In this respect, the body is a vehicle which should be completely free and uninhibited.
Now I’m not suggesting for one moment that we all take our clothes off and start doing naked yoga, although that’s perfectly fine if that’s your choice of artistic expression. What I’m getting at though is that we should each have the freedom to present ourselves physically in a way that represents our truth, individuality and expression.
Each morning when we wake up, we make choices about how we want our physical appearance to communicate and interact with the world. From the clothes that we wear, the make-up we choose to avoid or put on, and whether or not we decide to wash, brush, straighten or leave wild our hair. These choices become our physical language: “I’m ready to make friends,” “Leave me alone,” “I feel good about myself,” “I feel insecure, happy, lost, shy, angry.” These choices help us communicate the words we’re sometimes to afraid to say and build our interactions, friendships and relationships with others.
In the same way, the choices we make when we pose for a yoga photo communicate how we feel that day with the rest of the world, whether it’s: “Look at me posing in my bikini, I want attention,” or “I’m in the most beautiful country, having the most amazing experience with the nicest people and I want to capture this moment and share it with the world.”
To me yoga isn’t about being naked or overly sexualised, or covering myself up. Nor is it about finding the most perfect alignment or being the most spiritual and perfect person. It’s about being authentic and having the freedom and self-expression to share my truth with the world.
Now, you’re never going to find me posting yoga pictures in dresses or heels because if I can’t move or walk in something, I want it completely away from my body. Neither am I going to post a thousand naked yoga pictures because some days I do feel insecure, shy and insular about my body. However, what I strive to be along with my flaws, insecurities and edges is myself and I aim to use my practice as way to help and guide me. When I feel insular and need connecting I meditate, when I feel expressive and energetic, I move and when I feel anxious I just sit and breathe.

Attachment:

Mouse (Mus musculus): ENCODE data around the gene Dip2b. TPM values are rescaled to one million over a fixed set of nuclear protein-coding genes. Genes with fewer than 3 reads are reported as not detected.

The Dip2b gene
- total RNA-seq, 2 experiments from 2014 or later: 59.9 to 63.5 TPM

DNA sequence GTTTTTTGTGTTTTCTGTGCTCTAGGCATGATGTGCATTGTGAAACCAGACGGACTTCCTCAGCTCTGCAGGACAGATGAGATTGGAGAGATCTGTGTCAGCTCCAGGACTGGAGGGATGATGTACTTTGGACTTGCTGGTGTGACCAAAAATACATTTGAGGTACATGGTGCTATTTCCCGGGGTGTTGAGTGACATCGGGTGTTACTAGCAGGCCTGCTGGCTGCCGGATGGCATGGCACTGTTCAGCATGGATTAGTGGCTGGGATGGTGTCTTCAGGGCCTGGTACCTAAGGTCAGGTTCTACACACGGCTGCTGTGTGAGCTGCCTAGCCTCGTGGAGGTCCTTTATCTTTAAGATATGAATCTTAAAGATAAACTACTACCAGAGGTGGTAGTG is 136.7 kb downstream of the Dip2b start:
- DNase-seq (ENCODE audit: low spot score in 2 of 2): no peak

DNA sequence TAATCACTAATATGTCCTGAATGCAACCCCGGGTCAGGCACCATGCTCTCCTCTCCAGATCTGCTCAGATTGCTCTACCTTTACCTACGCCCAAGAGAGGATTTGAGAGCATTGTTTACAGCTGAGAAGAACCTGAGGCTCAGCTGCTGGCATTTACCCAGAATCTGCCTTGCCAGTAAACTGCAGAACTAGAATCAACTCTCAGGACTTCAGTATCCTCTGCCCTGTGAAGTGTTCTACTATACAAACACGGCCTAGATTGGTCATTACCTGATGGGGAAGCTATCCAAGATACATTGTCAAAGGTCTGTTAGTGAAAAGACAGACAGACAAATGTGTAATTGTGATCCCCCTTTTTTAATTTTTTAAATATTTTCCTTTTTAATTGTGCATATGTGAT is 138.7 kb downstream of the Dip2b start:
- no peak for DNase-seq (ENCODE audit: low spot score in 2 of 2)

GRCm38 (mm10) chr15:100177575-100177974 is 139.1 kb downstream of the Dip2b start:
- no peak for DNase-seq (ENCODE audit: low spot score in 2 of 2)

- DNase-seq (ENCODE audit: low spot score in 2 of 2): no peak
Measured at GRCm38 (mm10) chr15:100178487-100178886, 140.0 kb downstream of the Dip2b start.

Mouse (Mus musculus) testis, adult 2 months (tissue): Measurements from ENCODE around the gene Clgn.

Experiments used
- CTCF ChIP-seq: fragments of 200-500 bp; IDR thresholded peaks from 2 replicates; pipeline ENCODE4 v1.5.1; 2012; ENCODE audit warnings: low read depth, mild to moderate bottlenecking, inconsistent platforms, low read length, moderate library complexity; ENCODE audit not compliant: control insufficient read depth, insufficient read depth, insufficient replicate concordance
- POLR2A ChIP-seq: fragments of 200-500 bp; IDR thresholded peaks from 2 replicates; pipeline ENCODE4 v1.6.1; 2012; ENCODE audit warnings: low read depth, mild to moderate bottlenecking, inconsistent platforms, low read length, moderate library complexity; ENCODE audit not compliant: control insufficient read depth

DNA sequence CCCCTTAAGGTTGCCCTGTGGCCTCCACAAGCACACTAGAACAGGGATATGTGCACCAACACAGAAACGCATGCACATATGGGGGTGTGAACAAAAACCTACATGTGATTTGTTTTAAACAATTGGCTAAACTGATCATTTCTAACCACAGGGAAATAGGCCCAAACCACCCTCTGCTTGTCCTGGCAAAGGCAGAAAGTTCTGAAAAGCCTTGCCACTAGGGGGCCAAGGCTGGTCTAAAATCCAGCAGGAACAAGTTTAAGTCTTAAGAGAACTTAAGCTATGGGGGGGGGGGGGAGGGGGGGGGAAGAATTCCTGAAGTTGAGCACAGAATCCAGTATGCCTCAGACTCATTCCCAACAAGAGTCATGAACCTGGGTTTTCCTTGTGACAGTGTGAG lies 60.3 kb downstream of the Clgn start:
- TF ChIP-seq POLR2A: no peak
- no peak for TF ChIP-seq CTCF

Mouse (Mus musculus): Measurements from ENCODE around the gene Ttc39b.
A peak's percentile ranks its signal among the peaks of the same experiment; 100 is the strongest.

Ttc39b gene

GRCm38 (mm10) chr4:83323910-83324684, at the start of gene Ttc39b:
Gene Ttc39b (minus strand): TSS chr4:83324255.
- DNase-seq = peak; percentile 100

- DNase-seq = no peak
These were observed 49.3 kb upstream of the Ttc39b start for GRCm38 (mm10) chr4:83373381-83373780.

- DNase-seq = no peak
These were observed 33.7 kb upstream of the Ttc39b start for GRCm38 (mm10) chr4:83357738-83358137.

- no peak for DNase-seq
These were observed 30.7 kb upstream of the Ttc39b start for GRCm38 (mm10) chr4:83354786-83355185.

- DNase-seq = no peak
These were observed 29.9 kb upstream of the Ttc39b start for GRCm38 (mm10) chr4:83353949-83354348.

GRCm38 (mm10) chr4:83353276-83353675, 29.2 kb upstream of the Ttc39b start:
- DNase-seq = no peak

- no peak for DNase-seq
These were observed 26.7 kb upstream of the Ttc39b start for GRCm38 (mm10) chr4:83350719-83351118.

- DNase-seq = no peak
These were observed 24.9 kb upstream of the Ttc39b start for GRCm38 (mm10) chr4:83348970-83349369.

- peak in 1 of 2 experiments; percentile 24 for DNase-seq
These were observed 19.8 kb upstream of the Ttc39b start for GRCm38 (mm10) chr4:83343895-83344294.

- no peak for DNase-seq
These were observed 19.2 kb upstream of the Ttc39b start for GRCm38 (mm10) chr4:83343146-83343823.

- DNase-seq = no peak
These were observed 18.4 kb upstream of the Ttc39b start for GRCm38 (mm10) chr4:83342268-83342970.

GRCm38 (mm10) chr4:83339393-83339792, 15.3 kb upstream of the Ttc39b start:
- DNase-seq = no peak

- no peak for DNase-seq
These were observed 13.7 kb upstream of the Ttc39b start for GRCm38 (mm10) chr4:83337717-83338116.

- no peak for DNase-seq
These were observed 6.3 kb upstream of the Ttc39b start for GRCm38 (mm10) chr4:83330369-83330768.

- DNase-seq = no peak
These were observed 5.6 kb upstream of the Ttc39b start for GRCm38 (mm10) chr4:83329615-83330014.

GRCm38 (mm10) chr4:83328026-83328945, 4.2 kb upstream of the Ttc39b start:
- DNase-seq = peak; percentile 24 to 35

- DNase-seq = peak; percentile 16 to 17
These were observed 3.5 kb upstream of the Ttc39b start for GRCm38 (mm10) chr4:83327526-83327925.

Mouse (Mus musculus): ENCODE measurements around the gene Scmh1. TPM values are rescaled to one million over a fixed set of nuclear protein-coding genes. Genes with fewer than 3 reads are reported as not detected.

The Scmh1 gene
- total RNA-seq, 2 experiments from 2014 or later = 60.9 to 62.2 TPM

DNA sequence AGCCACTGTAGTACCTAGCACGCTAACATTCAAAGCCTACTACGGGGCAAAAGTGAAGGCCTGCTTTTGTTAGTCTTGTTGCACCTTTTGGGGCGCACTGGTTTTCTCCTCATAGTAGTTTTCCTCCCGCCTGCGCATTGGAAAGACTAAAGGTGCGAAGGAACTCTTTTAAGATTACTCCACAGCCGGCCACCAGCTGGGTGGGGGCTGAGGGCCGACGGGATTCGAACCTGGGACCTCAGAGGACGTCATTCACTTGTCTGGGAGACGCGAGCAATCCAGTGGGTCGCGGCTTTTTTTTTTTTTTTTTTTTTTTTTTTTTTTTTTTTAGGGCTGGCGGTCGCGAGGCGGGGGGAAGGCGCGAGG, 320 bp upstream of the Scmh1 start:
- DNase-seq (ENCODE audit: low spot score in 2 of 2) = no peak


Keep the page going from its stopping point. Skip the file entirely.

In a world where we’re constantly judged and criticised, one of the most challenging things to be is yourself.
I’ve often been judged, dictated to or criticised—about the clothes I wear, the words I write, the choices I make, and even the styles and vehicles I choose to express my yoga practice. And yes, some of these criticisms can often make me feel lost, angry, sad and unsure of myself. Regardless of what people say though, the only person who can truly define me is myself. We can’t choose other people’s thoughts and the words that they say, but we always have a choice as to how we respond and what we do with it.
To me, integrity is about getting naked with yourself and having the courage to mentally and emotionally explore who you are. It’s about having the patience to feel rather than think, the confidence to try rather than ask and the self-acceptance to just be rather than waiting to be granted with approval, acceptance or a permission slip from someone who may not understand.
The biggest gift we can give both to ourselves and others is to just be us through creativity, freedom and our own self-expression.
Author: Rebecca Hannah
Editor: Catherine Monkman
Image: We Are Social/Flickr